Putting people first: governing for outcomes


Why government keeps getting things wrong – and what we should do about it

Richard Bacon MP, Member of Parliament for South Norfolk and Member of the Public Accounts Committee

Sir Michael Barber once observed that the “How” question is relatively neglected in the writing of history and politics. A textbook would say of some medieval king that “he gathered an army and hastened north” without pausing to consider just how difficult that was to do…

Managing government for results

Ray Shostak CBE, former Head of the Prime Minister’s Delivery Unit, Director General of Performance Management and member of the Board of Her Majesty’s Treasury (2007-2011)

In May 2015 election winners will be sitting around the Cabinet table. They will have promoted their vision for the future in their manifesto and given an indication of what they would do for us all. They will have campaigned, made speeches and promised change. And, no doubt, they will mean to deliver their promises…

Delivering core public services with less money: transformation in the real world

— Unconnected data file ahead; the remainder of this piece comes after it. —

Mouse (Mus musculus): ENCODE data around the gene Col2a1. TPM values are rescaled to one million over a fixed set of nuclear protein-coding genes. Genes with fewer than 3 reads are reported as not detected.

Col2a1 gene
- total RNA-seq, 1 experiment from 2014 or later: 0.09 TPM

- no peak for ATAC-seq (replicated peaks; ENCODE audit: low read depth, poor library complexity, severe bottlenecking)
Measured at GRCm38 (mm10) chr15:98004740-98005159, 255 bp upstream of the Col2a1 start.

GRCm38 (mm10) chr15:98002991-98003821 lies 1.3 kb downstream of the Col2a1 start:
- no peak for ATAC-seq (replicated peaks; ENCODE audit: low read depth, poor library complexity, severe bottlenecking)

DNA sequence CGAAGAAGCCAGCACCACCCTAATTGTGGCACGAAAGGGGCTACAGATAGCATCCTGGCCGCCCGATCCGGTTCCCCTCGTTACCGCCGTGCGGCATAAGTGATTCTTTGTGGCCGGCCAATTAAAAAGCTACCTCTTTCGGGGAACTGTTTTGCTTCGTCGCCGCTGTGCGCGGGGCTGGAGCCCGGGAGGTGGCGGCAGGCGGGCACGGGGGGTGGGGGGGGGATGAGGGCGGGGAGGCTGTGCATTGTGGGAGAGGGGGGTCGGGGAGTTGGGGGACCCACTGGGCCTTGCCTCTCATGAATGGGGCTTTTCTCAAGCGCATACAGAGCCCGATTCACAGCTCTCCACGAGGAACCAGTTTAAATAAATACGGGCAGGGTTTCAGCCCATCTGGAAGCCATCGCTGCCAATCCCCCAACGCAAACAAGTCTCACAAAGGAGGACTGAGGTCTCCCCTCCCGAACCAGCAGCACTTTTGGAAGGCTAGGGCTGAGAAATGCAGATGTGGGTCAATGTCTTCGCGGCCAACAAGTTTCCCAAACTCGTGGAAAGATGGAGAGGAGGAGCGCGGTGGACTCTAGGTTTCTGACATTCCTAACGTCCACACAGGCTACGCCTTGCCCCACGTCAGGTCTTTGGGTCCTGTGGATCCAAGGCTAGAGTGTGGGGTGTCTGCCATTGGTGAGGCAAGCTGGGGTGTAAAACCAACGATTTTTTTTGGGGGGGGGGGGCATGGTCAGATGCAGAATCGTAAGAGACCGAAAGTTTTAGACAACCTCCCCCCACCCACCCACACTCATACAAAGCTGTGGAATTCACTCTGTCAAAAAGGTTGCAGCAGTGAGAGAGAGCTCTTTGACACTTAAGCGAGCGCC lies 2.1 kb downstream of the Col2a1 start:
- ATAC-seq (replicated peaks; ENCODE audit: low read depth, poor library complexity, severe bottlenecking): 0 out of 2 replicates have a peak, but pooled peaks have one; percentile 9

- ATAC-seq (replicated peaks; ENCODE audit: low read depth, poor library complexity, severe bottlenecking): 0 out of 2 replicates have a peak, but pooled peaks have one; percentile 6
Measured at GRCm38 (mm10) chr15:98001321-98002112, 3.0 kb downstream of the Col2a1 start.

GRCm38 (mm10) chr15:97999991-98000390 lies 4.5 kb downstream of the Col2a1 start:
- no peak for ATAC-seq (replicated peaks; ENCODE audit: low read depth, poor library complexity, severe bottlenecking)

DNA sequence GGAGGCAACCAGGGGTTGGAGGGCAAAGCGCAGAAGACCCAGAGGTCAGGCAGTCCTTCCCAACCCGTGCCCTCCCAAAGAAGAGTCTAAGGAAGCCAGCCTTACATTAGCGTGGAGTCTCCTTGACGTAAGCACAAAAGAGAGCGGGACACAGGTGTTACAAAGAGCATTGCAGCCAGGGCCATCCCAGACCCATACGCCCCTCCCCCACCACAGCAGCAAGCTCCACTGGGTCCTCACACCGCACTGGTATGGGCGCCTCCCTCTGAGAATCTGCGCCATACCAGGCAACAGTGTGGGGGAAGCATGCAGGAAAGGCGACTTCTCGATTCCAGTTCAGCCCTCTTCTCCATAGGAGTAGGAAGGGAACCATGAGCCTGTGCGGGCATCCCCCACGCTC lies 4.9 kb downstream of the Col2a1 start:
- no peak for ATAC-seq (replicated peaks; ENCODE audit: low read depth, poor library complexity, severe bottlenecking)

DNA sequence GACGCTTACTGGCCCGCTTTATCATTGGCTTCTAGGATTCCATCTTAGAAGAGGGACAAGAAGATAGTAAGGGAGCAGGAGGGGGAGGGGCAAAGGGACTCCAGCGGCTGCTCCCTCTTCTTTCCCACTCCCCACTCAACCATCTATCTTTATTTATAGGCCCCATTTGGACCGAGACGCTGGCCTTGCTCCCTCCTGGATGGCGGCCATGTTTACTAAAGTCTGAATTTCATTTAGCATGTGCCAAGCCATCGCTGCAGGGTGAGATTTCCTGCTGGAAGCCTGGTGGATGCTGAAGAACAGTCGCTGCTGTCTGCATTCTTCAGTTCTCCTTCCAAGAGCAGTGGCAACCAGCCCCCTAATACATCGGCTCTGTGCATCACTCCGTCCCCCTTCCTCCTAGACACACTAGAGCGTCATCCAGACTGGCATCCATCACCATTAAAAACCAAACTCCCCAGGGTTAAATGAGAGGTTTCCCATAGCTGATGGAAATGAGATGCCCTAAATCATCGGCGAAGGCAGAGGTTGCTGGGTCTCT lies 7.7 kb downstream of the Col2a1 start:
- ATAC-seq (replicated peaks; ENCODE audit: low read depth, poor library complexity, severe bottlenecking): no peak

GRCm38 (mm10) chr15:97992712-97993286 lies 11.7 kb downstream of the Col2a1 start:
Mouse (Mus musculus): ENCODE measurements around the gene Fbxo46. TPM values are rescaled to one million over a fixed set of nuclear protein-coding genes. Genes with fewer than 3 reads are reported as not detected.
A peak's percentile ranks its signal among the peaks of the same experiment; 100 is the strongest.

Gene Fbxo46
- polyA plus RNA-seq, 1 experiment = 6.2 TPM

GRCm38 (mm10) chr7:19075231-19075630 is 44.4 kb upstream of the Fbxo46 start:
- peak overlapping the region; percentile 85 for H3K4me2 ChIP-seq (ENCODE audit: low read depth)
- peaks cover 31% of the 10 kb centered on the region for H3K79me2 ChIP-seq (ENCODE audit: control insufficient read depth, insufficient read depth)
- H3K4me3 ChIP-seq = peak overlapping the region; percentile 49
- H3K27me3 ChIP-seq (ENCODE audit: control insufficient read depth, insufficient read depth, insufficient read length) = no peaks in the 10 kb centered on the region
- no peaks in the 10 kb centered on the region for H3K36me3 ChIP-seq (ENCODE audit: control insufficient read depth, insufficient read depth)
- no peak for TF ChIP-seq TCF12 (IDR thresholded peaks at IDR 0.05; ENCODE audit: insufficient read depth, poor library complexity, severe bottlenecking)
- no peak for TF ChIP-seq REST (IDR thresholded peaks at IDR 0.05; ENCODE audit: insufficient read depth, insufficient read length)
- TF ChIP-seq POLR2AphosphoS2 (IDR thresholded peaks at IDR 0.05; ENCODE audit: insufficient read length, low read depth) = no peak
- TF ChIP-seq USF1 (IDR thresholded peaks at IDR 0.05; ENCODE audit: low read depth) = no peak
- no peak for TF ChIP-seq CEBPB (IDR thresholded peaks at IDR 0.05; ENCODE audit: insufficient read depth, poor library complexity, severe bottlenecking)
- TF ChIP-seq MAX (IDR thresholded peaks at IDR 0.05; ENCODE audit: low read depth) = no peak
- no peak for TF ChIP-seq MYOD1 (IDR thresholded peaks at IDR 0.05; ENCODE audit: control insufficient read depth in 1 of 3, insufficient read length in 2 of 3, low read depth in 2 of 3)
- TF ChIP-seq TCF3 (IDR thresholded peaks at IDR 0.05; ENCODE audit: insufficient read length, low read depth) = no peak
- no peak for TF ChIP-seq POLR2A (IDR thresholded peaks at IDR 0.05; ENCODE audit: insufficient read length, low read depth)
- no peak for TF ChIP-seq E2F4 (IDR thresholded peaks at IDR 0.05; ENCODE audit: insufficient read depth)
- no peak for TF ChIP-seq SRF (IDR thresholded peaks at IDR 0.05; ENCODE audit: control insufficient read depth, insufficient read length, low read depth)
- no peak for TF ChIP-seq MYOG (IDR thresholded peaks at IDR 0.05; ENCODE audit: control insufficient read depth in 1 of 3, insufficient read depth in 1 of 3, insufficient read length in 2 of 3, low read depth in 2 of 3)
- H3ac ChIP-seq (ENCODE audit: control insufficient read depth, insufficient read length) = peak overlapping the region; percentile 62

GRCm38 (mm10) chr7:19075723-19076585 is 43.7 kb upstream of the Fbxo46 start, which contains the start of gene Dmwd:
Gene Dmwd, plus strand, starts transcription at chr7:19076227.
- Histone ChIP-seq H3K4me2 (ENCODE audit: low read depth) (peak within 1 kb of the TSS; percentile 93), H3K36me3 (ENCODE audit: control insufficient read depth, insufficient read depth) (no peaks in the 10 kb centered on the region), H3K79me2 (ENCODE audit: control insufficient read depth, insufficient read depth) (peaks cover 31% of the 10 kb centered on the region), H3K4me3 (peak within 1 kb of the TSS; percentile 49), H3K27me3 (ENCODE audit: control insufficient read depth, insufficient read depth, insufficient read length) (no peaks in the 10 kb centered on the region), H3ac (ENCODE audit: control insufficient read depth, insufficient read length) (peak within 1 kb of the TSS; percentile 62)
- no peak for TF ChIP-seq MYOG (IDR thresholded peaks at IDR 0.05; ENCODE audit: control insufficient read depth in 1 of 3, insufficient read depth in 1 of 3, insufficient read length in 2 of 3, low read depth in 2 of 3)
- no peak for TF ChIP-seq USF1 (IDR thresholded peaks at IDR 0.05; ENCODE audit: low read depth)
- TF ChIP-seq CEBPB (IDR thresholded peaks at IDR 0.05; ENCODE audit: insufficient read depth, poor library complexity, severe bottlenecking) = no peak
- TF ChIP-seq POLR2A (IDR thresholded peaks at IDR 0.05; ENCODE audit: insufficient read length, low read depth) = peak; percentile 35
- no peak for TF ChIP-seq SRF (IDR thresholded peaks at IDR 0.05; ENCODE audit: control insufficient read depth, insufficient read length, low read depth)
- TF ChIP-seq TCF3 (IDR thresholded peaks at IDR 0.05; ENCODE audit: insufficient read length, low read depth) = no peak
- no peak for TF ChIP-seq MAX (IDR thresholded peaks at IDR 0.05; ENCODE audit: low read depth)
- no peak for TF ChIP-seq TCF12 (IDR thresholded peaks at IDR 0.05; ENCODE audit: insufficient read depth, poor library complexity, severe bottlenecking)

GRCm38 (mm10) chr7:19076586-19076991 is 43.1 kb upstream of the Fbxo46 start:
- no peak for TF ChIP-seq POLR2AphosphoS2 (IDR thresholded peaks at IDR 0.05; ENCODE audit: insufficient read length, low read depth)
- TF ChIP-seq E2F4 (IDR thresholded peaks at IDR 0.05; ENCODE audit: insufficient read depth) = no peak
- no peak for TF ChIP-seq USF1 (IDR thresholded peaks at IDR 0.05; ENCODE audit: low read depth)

Stephen Rimmer CB, Strategic Leader – Preventing Violence against Vulnerable People, West Midlands

Whatever public services are for, it seems a fair presumption that protecting the public from serious risk of harm will continue to be a core statutory duty and (as important) a moral imperative. The clarity of that mission, however, is belied by mind-boggling complexity…

Building our future: reforming Her Majesty’s Revenue and Customs

Ian Barlow, Lead Non-Executive Director, Her Majesty’s Revenue and Customs

The government, as a provider of services to the nation’s citizens, needs to reflect and respond to the changing demands of those it serves, in the same way that innovative private sector organisations do…

Crime and punishment – learning from the past

Lord Warner, Former Health Minister (2003-2007) and Member, Reform’s Advisory Board

In its pledge card for the 1997 Election the Labour Party promised to halve the time for bringing persistent young offenders to justice. At the time this was seen as a major political problem with little effective action by a failing youth justice system to check the anti-social behaviour of many persistent young offenders…